Here are a few quotes that keep me sane, both in the studio and in my life.

Faced with the choice between changing one’s mind and proving there is no need to do so, almost everyone gets busy on the proof.
John K. Galbraith

The world is out there, but descriptions of the world are not.
Richard Rorty

The universe rearranges itself to accommodate your picture of reality.

The quest for certainty blocks the search for meaning. Uncertainty is the very condition to impel man to unfold his powers.
Erich Fromm

The dangerous man is the one who has only one idea, because then he’ll fight and die for it. The way real science goes is that you come up with lots of ideas, and most of them will be wrong.
Francis Crick

Our tendency to narrate our “not knowing” in a way that confuses it with knowing. Our instinct is towards narrative in general.
Nassim Nicholas Taleb

What we overlook is that underneath the ground of our beliefs, opinions, and concepts is a boundless sea of uncertainty. The concepts we cling to are like tiny boats tossed about in the middle of the vast ocean. We stand on our beliefs and ideas thinking they’re solid, but in fact, they (and we) are on shifting seas.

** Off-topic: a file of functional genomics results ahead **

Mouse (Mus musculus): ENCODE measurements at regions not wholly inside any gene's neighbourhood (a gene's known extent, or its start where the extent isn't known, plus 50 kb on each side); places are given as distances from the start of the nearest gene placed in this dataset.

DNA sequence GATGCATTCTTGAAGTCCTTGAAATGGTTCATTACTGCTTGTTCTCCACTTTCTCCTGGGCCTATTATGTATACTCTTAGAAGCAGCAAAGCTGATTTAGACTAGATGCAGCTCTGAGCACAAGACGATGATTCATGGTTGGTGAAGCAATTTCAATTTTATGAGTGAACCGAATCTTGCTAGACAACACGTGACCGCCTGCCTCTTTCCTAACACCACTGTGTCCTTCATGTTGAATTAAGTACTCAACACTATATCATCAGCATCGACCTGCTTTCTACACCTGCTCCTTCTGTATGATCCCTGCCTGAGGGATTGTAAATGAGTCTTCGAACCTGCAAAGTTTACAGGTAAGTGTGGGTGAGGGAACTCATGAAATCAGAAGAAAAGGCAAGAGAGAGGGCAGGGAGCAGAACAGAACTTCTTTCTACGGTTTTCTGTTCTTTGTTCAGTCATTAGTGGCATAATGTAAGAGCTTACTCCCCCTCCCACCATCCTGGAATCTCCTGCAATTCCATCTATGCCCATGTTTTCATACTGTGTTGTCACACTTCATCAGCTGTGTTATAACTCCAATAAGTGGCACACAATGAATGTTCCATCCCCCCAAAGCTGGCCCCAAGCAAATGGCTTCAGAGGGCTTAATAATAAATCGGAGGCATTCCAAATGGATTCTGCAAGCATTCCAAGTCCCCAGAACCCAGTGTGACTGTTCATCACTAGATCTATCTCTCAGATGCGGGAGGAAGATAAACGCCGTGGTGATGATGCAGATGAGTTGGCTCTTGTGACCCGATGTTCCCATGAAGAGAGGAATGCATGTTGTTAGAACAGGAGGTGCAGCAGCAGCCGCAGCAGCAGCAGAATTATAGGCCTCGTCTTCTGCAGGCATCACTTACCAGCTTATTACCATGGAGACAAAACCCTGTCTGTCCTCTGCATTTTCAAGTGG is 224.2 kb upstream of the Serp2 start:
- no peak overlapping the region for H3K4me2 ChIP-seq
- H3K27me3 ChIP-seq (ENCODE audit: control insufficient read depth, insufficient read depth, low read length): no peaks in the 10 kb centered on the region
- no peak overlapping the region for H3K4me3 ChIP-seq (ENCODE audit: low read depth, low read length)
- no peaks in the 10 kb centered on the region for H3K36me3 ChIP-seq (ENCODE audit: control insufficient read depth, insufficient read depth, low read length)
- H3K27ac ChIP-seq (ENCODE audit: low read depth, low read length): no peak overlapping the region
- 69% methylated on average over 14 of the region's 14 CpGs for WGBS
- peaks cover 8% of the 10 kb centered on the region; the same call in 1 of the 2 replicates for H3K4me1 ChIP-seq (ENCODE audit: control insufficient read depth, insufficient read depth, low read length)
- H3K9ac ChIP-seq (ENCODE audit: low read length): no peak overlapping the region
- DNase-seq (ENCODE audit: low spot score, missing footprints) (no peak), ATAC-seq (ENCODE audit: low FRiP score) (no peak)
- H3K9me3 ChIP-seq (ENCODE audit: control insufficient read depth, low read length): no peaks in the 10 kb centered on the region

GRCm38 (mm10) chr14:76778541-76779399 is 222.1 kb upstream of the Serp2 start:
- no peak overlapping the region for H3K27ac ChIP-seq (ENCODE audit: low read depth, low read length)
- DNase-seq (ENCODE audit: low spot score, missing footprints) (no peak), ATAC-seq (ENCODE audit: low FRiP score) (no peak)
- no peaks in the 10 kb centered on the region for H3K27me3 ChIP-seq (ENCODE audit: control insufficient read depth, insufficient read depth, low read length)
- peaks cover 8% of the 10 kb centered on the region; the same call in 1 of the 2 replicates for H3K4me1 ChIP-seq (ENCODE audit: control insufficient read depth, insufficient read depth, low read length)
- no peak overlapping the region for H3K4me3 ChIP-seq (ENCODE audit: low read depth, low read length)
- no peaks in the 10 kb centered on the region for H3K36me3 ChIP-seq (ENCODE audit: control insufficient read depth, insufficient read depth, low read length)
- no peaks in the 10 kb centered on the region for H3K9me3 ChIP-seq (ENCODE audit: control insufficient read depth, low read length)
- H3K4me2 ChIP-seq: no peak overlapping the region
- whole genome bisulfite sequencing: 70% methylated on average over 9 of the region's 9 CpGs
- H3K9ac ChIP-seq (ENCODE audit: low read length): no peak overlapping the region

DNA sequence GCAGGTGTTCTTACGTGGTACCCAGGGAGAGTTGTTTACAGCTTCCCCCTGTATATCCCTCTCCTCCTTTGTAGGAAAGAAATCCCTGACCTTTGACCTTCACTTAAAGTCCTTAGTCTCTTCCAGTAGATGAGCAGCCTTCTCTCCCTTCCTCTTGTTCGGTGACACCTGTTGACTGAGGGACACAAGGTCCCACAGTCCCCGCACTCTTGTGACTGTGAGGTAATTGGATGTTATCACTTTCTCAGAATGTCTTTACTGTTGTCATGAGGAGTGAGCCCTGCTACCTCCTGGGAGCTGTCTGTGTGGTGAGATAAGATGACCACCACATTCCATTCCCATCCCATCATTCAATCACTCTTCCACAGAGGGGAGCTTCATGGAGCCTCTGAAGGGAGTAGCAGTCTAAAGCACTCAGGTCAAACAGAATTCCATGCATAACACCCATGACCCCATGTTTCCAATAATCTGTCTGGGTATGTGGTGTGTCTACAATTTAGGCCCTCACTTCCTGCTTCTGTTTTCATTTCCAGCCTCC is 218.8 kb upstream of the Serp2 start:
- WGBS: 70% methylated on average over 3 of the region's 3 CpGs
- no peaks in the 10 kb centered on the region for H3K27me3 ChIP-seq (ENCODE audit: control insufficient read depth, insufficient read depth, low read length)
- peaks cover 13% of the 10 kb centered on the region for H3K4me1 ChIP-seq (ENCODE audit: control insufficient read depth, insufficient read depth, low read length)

Steve Hagen

I always work out of uncertainty but when a painting’s finished it becomes a fixed idea, apparently a final statement. In time though, uncertainty returns… your thought process goes on.
Georg Baselitz

The only thing that makes life possible is permanent, intolerable uncertainty; not knowing what comes next.
Ursula K. Le Guin

Everyone is totally just winging it, all the time.
Oliver Burkeman

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“Guardians of the Secret”, collage by Barry Swyers, an artist and friend who passed away earlier this year.

Artist Ben La Rocco in conversation with Craig Olson, on Hyperallergic: